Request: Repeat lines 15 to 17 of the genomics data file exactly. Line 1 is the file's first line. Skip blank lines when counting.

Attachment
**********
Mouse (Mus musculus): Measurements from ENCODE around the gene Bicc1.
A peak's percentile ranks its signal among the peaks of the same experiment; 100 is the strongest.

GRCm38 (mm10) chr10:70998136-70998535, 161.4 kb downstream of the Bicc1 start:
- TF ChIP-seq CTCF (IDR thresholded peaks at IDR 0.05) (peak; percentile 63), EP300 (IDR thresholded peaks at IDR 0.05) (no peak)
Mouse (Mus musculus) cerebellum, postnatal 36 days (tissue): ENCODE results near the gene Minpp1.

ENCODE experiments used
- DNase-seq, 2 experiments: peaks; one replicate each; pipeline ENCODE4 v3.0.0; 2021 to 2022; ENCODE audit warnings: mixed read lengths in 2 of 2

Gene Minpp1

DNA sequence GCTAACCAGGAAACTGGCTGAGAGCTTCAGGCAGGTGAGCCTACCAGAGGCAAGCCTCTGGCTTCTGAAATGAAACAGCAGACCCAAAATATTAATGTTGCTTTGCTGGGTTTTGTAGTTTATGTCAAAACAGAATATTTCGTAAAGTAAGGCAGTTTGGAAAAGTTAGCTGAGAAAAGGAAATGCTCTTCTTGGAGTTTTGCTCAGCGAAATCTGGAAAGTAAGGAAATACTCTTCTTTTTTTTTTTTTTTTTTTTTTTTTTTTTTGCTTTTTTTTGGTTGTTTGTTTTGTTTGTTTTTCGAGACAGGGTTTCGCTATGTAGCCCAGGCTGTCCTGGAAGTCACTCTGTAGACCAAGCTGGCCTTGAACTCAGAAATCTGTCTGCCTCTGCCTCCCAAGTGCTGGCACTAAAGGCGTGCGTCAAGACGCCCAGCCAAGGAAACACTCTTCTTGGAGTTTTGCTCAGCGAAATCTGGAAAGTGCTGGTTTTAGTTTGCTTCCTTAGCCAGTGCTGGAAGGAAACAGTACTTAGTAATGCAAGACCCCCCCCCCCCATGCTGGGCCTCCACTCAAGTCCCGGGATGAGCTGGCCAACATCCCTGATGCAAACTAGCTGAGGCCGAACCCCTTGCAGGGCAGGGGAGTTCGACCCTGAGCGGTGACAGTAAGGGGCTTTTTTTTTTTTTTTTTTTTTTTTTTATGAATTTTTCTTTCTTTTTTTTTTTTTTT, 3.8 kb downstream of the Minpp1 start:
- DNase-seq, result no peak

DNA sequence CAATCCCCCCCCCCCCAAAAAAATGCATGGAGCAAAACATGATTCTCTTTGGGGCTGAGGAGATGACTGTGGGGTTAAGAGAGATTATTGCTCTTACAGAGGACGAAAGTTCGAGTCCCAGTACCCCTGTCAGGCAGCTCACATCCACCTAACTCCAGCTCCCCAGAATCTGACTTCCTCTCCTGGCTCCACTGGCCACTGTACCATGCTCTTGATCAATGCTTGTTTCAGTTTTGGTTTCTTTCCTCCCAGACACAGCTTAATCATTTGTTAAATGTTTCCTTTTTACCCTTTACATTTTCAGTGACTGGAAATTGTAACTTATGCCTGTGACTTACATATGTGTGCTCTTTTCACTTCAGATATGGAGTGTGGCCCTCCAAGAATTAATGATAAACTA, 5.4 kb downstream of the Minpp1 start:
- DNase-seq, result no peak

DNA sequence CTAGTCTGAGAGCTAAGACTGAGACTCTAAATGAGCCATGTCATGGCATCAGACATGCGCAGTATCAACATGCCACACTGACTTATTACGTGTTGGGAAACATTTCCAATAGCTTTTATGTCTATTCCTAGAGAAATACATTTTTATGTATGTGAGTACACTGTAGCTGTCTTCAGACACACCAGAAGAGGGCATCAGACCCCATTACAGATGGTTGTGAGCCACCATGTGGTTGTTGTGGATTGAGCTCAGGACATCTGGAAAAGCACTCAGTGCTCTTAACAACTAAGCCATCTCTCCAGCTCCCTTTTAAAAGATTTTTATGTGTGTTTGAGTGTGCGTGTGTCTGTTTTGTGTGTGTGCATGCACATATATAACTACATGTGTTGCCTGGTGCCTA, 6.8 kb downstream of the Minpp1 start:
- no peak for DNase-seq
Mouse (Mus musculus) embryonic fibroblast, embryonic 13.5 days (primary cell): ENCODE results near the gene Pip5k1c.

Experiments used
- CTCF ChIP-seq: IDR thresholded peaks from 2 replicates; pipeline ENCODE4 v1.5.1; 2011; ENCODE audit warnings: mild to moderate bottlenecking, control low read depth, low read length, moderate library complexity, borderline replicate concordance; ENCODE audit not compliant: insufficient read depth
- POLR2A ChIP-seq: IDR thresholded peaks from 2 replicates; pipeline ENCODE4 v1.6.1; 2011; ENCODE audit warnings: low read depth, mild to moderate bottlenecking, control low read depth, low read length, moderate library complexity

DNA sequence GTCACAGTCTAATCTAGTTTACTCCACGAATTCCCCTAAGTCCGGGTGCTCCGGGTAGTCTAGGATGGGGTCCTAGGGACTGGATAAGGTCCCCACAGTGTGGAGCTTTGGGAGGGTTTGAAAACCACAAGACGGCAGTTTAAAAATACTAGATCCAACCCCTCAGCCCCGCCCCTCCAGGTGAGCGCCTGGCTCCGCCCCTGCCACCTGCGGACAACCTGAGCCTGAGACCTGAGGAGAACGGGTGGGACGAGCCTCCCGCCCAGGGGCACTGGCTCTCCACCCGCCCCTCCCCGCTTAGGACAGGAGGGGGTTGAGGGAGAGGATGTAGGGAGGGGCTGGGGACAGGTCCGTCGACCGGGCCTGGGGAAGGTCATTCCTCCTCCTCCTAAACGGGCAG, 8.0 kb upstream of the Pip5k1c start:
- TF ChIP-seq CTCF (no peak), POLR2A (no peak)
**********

Mouse (Mus musculus) embryonic fibroblast, embryonic 13.5 days (primary cell): ENCODE results near the gene Pip5k1c.

Experiments used
- CTCF ChIP-seq: IDR thresholded peaks from 2 replicates; pipeline ENCODE4 v1.5.1; 2011; ENCODE audit warnings: mild to moderate bottlenecking, control low read depth, low read length, moderate library complexity, borderline replicate concordance; ENCODE audit not compliant: insufficient read depth